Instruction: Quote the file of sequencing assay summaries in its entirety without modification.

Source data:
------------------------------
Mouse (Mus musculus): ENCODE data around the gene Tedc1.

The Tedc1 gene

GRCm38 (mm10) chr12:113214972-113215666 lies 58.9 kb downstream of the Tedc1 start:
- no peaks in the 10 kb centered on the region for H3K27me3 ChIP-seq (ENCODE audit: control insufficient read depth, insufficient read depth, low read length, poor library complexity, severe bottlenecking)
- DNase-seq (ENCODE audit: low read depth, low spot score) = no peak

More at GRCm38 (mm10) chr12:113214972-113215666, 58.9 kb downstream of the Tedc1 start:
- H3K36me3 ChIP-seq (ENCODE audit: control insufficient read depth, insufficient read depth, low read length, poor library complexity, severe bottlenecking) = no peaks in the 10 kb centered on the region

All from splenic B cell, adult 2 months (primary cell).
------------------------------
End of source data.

Mouse (Mus musculus): ENCODE data around the gene Tedc1.

The Tedc1 gene

GRCm38 (mm10) chr12:113214972-113215666 lies 58.9 kb downstream of the Tedc1 start:
- no peaks in the 10 kb centered on the region for H3K27me3 ChIP-seq (ENCODE audit: control insufficient read depth, insufficient read depth, low read length, poor library complexity, severe bottlenecking)
- DNase-seq (ENCODE audit: low read depth, low spot score) = no peak

More at GRCm38 (mm10) chr12:113214972-113215666, 58.9 kb downstream of the Tedc1 start:
- H3K36me3 ChIP-seq (ENCODE audit: control insufficient read depth, insufficient read depth, low read length, poor library complexity, severe bottlenecking) = no peaks in the 10 kb centered on the region

All from splenic B cell, adult 2 months (primary cell).